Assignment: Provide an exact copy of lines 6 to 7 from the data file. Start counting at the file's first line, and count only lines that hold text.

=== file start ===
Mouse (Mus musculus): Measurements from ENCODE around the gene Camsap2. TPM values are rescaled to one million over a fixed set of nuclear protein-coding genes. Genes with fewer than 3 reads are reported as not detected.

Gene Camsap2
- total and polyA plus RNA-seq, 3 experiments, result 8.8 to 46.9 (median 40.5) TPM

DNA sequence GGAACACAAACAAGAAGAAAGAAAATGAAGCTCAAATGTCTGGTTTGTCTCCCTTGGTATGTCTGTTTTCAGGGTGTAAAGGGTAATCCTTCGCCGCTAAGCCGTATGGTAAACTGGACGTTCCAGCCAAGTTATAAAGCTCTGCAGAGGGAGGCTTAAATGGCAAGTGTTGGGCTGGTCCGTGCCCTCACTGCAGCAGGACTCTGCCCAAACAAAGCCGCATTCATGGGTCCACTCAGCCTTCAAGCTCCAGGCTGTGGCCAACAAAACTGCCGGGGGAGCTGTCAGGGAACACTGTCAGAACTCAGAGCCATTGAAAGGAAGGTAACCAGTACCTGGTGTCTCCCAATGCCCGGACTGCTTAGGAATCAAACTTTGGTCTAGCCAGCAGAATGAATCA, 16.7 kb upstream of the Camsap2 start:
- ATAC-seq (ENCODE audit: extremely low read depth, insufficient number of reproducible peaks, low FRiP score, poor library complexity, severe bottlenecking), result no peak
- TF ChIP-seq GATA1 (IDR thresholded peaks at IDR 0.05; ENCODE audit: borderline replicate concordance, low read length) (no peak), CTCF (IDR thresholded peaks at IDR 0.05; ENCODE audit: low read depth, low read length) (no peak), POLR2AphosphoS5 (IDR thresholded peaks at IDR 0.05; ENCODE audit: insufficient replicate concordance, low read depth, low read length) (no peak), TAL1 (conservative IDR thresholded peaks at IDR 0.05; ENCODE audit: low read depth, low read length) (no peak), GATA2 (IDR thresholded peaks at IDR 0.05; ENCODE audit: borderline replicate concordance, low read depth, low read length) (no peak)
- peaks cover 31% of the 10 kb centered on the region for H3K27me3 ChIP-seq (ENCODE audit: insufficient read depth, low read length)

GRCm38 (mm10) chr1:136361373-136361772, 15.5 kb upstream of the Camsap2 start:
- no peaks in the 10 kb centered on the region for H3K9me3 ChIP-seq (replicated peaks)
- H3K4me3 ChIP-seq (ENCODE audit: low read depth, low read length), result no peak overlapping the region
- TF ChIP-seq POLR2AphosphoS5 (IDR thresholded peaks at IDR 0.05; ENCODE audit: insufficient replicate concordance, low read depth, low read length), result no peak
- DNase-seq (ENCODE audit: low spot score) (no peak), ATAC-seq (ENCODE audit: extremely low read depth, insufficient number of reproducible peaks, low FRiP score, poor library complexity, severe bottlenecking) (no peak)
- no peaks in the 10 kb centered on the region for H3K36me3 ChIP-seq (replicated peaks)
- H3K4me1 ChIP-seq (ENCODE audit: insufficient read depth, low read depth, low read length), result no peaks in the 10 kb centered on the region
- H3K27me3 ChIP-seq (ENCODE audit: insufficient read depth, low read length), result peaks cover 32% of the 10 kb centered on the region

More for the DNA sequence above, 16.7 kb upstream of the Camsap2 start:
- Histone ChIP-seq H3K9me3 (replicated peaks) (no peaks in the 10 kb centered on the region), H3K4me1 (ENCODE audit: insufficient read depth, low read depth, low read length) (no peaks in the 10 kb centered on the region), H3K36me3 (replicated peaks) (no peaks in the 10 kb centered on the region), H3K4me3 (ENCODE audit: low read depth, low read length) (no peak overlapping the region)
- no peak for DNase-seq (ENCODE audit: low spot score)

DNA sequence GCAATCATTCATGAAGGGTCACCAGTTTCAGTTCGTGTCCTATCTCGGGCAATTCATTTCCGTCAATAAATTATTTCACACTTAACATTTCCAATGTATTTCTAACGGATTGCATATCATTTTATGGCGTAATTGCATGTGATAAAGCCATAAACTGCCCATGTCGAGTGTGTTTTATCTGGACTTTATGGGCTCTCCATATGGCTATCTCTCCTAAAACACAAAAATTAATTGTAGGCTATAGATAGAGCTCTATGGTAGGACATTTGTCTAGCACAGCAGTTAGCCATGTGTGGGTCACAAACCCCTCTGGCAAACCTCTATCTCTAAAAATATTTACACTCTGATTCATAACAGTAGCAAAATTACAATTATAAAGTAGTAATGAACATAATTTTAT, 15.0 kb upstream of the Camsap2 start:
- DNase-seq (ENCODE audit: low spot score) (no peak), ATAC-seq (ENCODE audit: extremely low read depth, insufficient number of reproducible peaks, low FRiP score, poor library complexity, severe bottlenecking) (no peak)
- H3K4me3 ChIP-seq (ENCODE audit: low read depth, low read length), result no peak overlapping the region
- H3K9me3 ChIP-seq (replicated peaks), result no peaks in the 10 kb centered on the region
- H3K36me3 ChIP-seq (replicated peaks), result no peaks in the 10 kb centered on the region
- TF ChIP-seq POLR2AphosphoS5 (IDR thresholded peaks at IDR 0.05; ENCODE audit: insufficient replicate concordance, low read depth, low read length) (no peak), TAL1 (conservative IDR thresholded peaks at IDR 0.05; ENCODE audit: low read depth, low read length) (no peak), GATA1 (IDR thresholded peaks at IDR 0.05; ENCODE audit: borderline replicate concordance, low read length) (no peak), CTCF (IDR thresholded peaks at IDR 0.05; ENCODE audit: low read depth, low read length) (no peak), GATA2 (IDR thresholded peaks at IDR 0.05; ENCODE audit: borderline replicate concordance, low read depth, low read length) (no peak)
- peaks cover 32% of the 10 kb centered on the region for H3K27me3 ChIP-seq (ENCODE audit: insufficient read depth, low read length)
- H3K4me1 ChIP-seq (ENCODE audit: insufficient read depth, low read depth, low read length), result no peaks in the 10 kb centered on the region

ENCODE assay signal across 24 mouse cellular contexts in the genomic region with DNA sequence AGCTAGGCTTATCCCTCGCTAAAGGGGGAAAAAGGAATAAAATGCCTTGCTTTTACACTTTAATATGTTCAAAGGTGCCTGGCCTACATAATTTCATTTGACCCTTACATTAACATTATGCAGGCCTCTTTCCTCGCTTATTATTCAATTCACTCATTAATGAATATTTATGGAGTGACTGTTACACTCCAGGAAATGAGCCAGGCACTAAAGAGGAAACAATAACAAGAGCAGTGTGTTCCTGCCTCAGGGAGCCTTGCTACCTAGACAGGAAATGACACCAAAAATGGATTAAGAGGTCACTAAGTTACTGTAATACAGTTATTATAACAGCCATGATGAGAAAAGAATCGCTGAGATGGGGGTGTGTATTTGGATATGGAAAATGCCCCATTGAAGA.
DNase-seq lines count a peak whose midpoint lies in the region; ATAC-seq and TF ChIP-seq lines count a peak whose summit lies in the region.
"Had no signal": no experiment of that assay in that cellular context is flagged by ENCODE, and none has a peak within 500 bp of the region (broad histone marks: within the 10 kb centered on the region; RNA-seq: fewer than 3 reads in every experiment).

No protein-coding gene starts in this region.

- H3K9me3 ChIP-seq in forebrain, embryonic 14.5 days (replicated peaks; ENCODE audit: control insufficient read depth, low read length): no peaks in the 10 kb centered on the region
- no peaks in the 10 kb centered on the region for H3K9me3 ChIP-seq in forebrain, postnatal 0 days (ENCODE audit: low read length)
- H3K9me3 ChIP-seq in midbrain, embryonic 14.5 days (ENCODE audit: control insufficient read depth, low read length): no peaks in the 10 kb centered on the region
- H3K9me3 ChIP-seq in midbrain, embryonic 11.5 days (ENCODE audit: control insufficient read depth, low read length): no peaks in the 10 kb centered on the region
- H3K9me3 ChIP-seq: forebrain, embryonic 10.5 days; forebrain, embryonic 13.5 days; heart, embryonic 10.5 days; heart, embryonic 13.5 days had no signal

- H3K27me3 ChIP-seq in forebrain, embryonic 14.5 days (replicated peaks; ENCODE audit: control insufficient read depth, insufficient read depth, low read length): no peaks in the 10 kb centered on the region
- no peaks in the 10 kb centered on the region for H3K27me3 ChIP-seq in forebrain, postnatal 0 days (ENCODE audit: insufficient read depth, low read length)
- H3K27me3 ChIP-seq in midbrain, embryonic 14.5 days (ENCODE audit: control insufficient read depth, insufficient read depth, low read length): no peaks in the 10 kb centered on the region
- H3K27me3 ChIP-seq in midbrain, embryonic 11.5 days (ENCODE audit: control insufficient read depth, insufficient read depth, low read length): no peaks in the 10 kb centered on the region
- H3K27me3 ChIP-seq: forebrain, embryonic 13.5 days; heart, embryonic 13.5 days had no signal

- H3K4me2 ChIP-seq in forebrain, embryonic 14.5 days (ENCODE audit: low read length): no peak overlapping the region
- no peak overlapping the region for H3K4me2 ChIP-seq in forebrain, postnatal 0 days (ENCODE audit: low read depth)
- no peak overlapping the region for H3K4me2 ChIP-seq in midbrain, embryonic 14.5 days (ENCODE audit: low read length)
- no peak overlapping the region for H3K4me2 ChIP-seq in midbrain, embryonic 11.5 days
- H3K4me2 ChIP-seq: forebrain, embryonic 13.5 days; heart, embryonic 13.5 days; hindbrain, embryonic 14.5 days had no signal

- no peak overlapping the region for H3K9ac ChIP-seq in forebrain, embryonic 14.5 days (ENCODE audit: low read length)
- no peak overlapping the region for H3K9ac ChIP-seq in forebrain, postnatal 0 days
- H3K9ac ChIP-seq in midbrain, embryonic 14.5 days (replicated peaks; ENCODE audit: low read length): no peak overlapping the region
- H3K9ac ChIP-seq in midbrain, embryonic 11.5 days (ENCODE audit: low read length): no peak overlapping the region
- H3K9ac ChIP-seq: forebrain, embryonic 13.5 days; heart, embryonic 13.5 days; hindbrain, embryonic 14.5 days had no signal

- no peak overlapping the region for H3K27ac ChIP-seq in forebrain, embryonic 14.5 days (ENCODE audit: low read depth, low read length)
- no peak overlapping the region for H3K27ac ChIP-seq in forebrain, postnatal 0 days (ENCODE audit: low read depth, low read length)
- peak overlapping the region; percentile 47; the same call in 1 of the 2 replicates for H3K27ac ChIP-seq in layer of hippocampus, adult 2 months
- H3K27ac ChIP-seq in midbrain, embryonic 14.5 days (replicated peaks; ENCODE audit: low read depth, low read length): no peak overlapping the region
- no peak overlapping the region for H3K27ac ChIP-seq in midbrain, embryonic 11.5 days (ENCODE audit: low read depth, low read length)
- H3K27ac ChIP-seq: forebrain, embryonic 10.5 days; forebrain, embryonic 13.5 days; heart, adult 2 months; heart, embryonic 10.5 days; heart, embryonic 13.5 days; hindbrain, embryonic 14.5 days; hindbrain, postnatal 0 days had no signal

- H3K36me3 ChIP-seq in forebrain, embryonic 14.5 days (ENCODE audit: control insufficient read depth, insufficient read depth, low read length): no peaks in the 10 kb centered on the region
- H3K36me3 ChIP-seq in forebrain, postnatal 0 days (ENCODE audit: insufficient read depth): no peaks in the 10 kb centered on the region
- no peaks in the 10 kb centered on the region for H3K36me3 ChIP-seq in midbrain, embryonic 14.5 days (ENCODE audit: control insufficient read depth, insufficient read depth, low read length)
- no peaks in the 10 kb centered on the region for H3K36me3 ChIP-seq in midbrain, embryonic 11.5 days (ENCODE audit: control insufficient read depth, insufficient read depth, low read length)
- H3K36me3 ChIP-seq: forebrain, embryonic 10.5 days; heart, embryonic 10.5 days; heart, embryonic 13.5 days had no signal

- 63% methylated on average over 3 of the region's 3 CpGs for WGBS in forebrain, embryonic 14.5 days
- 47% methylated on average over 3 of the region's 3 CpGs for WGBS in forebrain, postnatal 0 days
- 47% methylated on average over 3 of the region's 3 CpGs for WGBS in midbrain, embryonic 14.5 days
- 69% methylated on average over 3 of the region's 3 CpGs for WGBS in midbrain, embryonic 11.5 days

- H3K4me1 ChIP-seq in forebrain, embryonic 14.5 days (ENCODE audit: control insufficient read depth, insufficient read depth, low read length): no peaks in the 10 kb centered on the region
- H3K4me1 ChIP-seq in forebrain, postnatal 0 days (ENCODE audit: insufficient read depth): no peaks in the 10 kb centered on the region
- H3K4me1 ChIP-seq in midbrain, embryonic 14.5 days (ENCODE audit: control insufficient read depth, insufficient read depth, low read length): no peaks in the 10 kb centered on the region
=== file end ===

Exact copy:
- TF ChIP-seq GATA1 (IDR thresholded peaks at IDR 0.05; ENCODE audit: borderline replicate concordance, low read length) (no peak), CTCF (IDR thresholded peaks at IDR 0.05; ENCODE audit: low read depth, low read length) (no peak), POLR2AphosphoS5 (IDR thresholded peaks at IDR 0.05; ENCODE audit: insufficient replicate concordance, low read depth, low read length) (no peak), TAL1 (conservative IDR thresholded peaks at IDR 0.05; ENCODE audit: low read depth, low read length) (no peak), GATA2 (IDR thresholded peaks at IDR 0.05; ENCODE audit: borderline replicate concordance, low read depth, low read length) (no peak)
- peaks cover 31% of the 10 kb centered on the region for H3K27me3 ChIP-seq (ENCODE audit: insufficient read depth, low read length)